This year marks the 100-year anniversary of the 19th Amendment, when women got the right to vote in all 50 states. Limiting voting to men at the nation’s founding was part of the legal doctrine of coverture, in which a woman was legally represented first by her father and then by her husband.
Denying women the right to vote was only one part of coverture. Here are a few more.
Under coverture, married women could not own property. They first gained that right in 1848.
Under coverture, by marrying a man, a woman was giving him access to her body “till death do us part.” Marital rape did not become illegal in all 50 states until 1993. Even now, sometimes marital rape has lesser penalties than rape that occurs between people who are not married.
At our nation’s founding, love was seen as a flimsy and even irresponsible reason for marriage. Couples were married for economic reasons—he had a large farm, she had a sizable dowry, and so on.
Divorce was rare and legally limited. There were only a few legal reasons for divorce—typically adultery and desertion. Falling out of love wasn’t a reason to divorce because people were skeptical that love was necessary in a marriage in the first place.
At independence, every single state had a law banning sodomy under penalty of death. While these laws sound like they criminalized homosexuality, in fact they often also banned non-procreative acts by heterosexuals or even with oneself. Fortunately, they were rarely enforced.
Since 1776, the family has been changing from a patriarchal one led by a male head of household with a goal of social order and economic stability to one that can take many forms and strives for the goal of love and emotional fulfillment.
When you hear the slogan “make America great again”—whether you support Trump or not—you may think it harkens back to a time where families resembled Leave It To Beaver. White Baby Boomers, at least, might warmly remember this time from their childhood.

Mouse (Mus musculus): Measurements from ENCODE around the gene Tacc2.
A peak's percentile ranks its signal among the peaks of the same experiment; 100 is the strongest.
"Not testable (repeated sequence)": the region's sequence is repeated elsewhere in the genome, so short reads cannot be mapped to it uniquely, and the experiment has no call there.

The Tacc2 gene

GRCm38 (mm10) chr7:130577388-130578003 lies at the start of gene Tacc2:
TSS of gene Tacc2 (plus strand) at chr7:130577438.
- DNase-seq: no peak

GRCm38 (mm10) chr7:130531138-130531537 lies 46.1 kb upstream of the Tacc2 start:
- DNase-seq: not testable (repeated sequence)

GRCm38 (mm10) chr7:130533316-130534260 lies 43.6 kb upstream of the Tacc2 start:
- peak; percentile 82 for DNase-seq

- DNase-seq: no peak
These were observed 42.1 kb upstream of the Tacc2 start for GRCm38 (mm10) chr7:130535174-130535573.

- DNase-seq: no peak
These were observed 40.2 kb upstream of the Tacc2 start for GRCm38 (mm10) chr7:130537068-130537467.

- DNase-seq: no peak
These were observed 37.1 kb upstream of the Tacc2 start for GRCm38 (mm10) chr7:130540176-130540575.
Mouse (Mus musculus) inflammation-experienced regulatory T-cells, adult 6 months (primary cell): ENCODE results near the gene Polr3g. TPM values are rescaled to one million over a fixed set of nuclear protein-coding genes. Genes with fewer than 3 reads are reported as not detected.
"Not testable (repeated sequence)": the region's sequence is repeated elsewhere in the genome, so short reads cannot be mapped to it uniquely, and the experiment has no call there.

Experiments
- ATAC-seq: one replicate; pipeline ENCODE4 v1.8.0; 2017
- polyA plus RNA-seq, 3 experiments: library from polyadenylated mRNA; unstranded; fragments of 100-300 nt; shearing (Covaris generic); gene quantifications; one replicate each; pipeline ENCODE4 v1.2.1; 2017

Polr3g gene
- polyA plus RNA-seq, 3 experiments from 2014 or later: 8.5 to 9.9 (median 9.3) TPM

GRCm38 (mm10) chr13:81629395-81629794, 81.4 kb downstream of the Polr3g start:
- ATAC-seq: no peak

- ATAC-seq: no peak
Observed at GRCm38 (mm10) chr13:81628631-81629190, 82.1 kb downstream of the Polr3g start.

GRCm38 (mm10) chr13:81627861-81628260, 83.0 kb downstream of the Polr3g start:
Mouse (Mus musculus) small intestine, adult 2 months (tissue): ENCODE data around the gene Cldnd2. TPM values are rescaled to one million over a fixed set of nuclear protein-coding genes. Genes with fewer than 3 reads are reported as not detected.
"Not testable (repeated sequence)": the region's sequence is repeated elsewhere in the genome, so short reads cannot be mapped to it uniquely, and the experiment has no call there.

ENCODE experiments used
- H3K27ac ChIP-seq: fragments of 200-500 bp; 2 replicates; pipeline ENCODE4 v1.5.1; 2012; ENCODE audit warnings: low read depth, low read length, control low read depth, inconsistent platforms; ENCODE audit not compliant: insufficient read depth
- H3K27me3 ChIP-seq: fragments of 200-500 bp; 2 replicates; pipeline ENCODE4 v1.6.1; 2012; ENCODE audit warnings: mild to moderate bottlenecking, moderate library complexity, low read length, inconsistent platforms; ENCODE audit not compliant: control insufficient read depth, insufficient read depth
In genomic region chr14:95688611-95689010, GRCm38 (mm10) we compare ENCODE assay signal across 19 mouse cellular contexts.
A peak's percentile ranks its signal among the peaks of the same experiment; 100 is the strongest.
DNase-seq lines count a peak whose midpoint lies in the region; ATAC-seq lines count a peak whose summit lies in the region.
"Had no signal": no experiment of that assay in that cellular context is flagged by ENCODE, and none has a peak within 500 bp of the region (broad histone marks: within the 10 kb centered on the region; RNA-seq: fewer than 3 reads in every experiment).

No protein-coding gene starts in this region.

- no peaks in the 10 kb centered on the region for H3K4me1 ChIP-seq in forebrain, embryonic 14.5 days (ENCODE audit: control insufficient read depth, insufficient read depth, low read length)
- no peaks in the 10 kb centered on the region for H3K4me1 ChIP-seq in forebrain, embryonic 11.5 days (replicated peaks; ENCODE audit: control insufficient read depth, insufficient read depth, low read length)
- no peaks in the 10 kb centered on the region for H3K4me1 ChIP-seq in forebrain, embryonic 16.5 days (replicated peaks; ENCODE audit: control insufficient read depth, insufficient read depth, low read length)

But believe it or not, the 1950s was a strange blip in the history of the American family.
It’s true—the divorce rate was low and more families than any other time in America’s history had a father who worked and a mother who stayed home. However, the changes that have occurred since the 1950s are in fact a return to trends that predate the ‘50s—and are arguably more representative of the rest of American history.
Additionally, the divorce rate reached its peak in the 1980s and it has declined since then.
Our country today is not without problems. The part of the 1950s I’d like to recapture is the strong social safety net with good jobs that paid a living wage.
But I’m glad for the progress we have made allowing marriage to bring emotional and sexual satisfaction to both partners and allowing them to leave when it doesn’t. I cherish the increased equality for people of all races, genders, and sexual orientations we have gained in the century since women got the vote.
All that, of course, is under siege.
I don’t want to make America “great again” as it was in the past—I want to continue making it better in the future. We can do that by keeping the best traditions of the past while still identifying how to “form a more perfect union” in the years to come.
We’ve come a long way in the last century since the passage of the 19th Amendment. As anyone watching our current fights can tell you, we have a lot to lose. But if we fight, how much more can we achieve in another 100 years?
OtherWords columnist Jill Richardson writes about food, agriculture, the environment, health, tolerance, and well-being. Currently pursuing a PhD in Sociology at University of Wisconsin-Madison, she’s the author of “Recipe for America: Why Our Food System is Broken and What We Can Do to Fix It.” Distributed by OtherWords.org.